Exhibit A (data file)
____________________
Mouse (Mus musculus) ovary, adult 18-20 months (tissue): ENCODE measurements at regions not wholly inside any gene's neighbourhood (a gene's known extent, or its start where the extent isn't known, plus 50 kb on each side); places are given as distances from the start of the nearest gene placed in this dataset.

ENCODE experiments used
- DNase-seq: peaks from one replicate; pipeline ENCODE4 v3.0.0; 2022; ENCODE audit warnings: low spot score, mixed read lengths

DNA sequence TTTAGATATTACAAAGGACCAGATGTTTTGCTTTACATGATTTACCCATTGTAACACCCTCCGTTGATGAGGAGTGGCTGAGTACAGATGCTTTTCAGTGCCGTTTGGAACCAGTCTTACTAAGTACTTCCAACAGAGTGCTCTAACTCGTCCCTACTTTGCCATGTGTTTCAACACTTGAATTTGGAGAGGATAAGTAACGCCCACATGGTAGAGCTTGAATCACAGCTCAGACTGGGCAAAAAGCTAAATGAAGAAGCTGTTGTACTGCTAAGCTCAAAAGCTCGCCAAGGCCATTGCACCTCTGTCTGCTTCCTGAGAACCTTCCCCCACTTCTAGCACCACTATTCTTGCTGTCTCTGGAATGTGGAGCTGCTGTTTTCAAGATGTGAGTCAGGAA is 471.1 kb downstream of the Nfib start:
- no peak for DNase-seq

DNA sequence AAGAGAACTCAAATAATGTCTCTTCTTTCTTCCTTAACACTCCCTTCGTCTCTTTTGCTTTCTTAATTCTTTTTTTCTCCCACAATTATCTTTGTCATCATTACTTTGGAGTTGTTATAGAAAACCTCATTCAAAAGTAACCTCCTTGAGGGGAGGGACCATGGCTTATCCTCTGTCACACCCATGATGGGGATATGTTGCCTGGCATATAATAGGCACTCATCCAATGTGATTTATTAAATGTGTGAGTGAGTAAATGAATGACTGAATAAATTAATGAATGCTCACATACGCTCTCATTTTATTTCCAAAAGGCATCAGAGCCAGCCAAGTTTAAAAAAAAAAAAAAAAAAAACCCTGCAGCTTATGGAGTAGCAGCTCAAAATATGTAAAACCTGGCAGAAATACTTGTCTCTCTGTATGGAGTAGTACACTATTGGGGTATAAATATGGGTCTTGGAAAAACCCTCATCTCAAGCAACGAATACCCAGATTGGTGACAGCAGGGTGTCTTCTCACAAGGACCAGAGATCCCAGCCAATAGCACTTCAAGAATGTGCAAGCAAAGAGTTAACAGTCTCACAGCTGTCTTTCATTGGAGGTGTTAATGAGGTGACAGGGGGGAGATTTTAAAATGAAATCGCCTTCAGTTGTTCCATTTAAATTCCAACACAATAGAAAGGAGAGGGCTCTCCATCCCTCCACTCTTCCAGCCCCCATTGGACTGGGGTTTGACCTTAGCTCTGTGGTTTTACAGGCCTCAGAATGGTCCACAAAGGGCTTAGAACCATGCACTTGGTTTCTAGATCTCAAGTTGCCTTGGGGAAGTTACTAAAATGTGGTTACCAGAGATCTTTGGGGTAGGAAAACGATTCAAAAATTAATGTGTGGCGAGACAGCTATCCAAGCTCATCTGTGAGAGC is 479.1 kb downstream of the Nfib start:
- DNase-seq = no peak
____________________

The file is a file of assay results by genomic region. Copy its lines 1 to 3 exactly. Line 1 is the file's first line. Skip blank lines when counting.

Mouse (Mus musculus) ovary, adult 18-20 months (tissue): ENCODE measurements at regions not wholly inside any gene's neighbourhood (a gene's known extent, or its start where the extent isn't known, plus 50 kb on each side); places are given as distances from the start of the nearest gene placed in this dataset.

ENCODE experiments used
- DNase-seq: peaks from one replicate; pipeline ENCODE4 v3.0.0; 2022; ENCODE audit warnings: low spot score, mixed read lengths